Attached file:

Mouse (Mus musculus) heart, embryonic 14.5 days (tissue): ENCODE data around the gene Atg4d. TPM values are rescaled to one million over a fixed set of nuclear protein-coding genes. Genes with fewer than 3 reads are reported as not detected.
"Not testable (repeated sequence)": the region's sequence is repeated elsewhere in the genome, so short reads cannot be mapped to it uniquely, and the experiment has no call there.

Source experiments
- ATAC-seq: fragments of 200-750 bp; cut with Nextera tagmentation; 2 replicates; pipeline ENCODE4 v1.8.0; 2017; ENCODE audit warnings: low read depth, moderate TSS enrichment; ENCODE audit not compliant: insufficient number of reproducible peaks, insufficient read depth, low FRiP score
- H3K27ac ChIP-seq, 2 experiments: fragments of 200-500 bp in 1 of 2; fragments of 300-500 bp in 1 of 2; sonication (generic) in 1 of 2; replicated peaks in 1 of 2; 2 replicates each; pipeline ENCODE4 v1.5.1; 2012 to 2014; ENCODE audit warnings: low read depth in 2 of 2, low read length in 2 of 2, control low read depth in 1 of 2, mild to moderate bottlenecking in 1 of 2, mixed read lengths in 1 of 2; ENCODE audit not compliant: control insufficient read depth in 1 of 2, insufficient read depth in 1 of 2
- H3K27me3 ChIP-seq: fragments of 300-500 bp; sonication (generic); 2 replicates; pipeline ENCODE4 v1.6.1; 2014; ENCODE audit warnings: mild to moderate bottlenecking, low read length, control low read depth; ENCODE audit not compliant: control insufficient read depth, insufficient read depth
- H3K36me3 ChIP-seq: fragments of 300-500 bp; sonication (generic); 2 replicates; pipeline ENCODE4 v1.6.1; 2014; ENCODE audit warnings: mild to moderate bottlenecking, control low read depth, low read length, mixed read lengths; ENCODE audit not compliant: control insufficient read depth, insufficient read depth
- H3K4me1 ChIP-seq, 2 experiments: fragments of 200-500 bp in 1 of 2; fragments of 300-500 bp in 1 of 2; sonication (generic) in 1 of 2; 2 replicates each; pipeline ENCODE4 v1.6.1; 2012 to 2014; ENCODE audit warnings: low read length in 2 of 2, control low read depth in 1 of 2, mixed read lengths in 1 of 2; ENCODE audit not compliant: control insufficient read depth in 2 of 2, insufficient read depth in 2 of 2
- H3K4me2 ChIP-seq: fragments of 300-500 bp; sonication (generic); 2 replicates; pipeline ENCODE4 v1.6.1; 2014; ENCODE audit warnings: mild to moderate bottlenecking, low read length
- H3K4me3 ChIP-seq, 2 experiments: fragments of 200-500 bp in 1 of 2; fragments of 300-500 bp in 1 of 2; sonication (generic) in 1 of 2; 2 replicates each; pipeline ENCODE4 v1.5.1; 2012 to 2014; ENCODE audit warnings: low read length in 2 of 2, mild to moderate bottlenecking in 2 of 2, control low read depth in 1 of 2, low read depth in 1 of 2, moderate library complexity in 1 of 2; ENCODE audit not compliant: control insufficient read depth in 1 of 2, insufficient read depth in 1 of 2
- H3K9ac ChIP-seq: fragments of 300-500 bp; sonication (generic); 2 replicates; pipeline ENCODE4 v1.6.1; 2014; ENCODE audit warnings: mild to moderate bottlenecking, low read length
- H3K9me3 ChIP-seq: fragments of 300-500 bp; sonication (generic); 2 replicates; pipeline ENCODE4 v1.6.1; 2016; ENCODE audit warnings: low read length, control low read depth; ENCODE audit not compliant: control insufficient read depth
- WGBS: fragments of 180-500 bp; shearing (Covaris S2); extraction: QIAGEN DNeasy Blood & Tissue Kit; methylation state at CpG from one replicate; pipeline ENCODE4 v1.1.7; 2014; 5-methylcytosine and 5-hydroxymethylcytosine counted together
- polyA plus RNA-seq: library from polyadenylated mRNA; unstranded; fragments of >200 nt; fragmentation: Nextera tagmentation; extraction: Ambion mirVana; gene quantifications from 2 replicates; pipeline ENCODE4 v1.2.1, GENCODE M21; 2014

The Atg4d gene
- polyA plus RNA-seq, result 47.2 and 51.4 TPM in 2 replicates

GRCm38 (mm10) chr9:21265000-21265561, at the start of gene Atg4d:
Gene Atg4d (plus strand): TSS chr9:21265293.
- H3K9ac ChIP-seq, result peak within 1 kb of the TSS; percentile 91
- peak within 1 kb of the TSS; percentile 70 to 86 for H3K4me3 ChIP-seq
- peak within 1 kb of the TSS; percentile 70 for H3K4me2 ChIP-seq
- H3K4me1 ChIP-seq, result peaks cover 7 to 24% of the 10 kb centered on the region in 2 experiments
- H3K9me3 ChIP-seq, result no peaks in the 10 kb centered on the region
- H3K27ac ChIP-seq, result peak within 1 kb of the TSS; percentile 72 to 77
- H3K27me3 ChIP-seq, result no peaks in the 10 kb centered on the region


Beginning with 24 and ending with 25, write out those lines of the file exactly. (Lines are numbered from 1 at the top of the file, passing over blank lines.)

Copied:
- H3K27ac ChIP-seq, result peak within 1 kb of the TSS; percentile 72 to 77
- H3K27me3 ChIP-seq, result no peaks in the 10 kb centered on the region